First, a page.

For someone who had never liked collard greens, this dish was a tasty revelation! I also loved the extra zest the cayenne pepper provided.
I wasn’t sure what to do with the giant fennel bulb that came in my CSA box yesterday, so I started with the soup recipe that came in the newsletter and modified it a bit. Here are the ingredients:
1 fennel bulb
2 medium thin-skinned potatoes
2 ½ cups water or stock
½ cup mushrooms
ground black pepper
Chop-up the fennel bulb and onion and cook in a little water, until soft. Add cubed potatoes and rest of water. Simmer until potato is soft. Use a hand-blender (or other method) to cream the soup. In a separate skillet, sauté the mushrooms in oil or use the mushrooms raw if you prefer. Pour soup into bowls, add mushrooms and a feathery fennel garnish to each. Serves 4.
The soup tastes similar to potato/leak but with a hint of anise from the fennel.
Washing the vegetables I received in my CSA today: baby carrots w/tops, Asian salad turnips, collard greens, fennel w/tops, lettuce, eggplant, cucumber, bell pepper, cubanelle pepper (sweet), cayenne pepper (hot) and dandelion greens. If you’re not familiar with CSA, it means Community Supported Agriculture. You subscribe to receive a share of the harvest of a local farm or various local farms during the growing season, which in South Florida is approximately 5 months. The food is delivered fresh, in season. Thanks to Bee Heaven Farm for a great box today that contained produce from Paradise Farms, Worden Farm and C&B Farms.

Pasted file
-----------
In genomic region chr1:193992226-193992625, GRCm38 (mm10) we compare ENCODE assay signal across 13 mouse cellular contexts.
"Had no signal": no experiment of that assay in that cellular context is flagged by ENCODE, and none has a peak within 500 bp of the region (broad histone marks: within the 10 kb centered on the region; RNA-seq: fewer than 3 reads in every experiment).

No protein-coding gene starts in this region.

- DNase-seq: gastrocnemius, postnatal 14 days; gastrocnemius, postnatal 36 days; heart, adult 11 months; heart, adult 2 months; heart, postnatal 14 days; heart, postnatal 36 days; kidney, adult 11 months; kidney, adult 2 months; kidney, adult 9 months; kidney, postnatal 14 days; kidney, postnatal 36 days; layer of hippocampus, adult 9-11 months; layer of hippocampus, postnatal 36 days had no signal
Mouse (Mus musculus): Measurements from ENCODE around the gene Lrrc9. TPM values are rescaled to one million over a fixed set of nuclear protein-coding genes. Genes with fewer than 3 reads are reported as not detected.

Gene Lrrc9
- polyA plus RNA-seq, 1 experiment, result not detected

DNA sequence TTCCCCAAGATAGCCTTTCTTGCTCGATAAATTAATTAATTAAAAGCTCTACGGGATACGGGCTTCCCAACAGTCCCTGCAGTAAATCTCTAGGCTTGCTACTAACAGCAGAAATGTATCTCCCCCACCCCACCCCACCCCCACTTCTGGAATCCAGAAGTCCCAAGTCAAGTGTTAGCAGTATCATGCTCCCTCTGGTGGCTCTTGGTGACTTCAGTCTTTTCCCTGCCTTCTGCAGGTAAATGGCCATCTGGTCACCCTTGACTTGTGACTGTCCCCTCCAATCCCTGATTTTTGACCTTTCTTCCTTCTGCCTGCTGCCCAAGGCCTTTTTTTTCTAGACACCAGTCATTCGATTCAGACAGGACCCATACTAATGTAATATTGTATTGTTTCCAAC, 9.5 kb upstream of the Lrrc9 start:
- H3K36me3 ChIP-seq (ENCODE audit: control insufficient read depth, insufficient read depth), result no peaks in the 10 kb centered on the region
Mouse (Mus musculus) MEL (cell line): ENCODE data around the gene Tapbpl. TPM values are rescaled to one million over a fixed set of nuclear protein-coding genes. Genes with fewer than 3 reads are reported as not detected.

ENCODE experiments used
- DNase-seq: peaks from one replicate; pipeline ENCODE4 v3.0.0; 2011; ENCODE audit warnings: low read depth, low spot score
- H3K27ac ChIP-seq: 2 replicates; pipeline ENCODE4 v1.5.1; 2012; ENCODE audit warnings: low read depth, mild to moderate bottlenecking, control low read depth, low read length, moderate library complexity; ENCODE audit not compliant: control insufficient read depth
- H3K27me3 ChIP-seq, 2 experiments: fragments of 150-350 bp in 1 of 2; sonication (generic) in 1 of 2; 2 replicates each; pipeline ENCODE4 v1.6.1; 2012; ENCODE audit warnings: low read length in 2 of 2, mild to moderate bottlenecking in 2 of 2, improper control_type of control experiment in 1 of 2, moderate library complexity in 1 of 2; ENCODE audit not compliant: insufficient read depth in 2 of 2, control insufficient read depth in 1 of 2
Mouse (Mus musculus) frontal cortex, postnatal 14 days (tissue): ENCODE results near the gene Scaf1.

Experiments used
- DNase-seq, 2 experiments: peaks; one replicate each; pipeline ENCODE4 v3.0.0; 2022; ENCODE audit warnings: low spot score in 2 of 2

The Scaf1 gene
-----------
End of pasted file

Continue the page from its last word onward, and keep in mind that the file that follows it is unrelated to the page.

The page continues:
The Day 2 Dinner recipe I made from The22DayRevolution is Artichoke, Tomato and Avocado Salad. The ingredients listed in the book are:
1 box grape tomatoes
1 BPA-free can artichoke hearts
2 tbsp Kalamata olives
I used chopped-up plum tomatoes because that is what I had at the time I made the salad. Instead of the olives I used olive oil and mixed it with lemon from my tree. If you have fresh artichokes, use them rather than the canned ones. Lastly, I garnished the dish with fresh basil from my herb garden. This was an easy, basic recipe that makes 2-3 servings. Thumb up on this one!